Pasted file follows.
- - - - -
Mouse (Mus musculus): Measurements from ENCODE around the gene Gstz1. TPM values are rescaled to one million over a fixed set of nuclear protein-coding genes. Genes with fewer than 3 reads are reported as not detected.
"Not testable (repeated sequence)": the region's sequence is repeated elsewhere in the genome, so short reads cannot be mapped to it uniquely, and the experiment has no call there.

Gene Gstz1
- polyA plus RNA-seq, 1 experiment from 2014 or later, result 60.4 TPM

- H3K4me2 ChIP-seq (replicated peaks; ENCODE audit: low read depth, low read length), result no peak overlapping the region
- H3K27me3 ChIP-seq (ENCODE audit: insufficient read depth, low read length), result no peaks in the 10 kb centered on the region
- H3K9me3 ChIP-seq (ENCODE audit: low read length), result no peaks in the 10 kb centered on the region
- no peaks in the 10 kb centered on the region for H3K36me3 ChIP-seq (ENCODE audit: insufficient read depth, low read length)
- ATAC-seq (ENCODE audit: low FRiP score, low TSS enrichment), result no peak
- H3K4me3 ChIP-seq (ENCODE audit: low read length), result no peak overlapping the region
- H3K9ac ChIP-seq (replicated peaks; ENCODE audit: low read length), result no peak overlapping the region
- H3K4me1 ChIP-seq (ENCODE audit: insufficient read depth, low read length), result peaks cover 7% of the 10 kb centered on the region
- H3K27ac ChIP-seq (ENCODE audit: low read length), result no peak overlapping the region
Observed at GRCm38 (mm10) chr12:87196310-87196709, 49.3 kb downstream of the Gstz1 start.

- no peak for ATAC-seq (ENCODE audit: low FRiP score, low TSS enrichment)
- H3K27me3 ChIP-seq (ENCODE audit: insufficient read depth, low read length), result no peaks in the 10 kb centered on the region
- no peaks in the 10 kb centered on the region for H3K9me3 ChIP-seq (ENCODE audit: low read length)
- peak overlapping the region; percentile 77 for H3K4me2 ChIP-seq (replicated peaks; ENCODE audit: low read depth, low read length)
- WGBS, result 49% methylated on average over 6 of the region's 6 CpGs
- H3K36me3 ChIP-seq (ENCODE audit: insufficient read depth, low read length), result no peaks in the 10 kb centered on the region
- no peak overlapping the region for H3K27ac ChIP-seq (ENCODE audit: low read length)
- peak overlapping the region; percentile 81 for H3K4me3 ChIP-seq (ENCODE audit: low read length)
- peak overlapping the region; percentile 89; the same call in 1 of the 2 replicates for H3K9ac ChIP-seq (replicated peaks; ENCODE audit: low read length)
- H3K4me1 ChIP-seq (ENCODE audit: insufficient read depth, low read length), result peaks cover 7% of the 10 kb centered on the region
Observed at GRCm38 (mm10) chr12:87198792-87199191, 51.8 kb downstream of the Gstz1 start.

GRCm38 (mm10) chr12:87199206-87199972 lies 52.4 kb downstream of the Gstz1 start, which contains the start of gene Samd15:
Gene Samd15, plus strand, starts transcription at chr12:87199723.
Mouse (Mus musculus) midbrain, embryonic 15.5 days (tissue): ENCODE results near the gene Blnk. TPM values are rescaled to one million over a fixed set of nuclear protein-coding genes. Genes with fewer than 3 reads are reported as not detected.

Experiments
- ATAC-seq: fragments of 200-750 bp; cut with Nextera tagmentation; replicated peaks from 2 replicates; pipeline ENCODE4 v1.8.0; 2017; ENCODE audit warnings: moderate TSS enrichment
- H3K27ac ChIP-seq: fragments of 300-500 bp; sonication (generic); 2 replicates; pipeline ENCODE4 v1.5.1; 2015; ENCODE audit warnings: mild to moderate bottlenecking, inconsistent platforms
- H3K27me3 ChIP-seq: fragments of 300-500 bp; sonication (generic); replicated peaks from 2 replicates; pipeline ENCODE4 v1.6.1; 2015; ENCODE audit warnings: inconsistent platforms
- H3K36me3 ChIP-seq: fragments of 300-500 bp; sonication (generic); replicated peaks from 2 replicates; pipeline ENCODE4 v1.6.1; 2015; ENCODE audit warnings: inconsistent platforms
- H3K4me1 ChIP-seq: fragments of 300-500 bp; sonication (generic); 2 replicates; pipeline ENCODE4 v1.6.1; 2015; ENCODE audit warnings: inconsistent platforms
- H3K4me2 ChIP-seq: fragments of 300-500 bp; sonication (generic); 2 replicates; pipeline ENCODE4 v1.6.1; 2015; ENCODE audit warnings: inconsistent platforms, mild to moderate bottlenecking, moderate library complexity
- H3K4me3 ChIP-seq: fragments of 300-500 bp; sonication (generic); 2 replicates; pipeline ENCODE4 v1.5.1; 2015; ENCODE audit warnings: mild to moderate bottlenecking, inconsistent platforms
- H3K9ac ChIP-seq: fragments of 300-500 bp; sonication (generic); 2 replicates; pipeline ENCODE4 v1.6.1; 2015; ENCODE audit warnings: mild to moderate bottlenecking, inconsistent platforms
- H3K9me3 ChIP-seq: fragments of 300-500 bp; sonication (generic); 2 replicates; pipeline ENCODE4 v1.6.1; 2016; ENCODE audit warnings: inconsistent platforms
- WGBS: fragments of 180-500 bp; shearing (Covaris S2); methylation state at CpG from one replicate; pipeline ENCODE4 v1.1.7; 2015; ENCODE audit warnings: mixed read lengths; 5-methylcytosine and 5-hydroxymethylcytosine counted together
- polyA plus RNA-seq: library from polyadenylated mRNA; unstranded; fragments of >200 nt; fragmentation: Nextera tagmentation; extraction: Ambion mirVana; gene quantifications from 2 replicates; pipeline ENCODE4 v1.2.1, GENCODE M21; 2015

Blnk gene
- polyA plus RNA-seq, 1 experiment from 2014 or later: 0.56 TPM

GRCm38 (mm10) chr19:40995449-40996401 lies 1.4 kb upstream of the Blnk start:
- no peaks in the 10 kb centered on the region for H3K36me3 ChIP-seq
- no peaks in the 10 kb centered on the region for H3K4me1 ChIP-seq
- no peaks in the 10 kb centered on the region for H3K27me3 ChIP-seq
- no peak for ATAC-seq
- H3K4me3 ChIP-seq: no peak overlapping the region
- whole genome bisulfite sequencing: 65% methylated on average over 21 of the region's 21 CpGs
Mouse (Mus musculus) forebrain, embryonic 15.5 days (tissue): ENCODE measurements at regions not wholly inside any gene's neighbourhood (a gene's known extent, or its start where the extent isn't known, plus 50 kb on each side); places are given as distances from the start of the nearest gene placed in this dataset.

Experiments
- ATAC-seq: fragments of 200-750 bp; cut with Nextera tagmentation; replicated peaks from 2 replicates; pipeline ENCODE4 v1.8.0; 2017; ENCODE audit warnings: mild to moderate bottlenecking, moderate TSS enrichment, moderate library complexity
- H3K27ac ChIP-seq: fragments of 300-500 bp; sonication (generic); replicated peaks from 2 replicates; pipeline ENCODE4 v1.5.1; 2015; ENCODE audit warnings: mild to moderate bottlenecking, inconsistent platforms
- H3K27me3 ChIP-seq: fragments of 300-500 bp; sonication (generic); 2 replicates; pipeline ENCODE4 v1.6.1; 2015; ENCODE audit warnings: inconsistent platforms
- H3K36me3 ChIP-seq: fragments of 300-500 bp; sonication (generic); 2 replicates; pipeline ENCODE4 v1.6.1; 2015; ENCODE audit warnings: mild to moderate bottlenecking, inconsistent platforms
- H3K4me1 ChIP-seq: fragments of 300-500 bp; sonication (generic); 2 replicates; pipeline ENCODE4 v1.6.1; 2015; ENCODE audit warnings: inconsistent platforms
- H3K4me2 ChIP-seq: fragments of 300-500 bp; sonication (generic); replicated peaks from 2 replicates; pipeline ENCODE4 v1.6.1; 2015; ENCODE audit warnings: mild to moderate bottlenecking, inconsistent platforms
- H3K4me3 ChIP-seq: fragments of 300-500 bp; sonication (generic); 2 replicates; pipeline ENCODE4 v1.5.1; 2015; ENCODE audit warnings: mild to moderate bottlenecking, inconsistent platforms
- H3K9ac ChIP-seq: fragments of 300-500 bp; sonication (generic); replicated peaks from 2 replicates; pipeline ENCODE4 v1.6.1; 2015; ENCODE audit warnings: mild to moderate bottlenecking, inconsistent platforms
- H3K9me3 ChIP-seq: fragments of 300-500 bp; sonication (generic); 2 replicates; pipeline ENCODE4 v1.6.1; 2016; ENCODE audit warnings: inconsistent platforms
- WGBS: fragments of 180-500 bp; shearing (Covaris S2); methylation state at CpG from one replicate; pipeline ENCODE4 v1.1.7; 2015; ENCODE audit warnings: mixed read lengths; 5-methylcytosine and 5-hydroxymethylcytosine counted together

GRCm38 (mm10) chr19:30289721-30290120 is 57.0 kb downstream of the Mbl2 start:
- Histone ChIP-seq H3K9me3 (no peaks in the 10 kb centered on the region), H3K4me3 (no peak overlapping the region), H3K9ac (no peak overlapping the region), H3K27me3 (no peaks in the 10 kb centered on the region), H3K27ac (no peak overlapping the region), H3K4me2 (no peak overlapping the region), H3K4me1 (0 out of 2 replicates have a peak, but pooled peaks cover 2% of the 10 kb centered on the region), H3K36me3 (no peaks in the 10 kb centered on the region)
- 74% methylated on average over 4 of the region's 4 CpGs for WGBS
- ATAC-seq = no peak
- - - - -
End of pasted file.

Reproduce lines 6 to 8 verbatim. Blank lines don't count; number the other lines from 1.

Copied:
- H3K27me3 ChIP-seq (ENCODE audit: insufficient read depth, low read length), result no peaks in the 10 kb centered on the region
- H3K9me3 ChIP-seq (ENCODE audit: low read length), result no peaks in the 10 kb centered on the region
- no peaks in the 10 kb centered on the region for H3K36me3 ChIP-seq (ENCODE audit: insufficient read depth, low read length)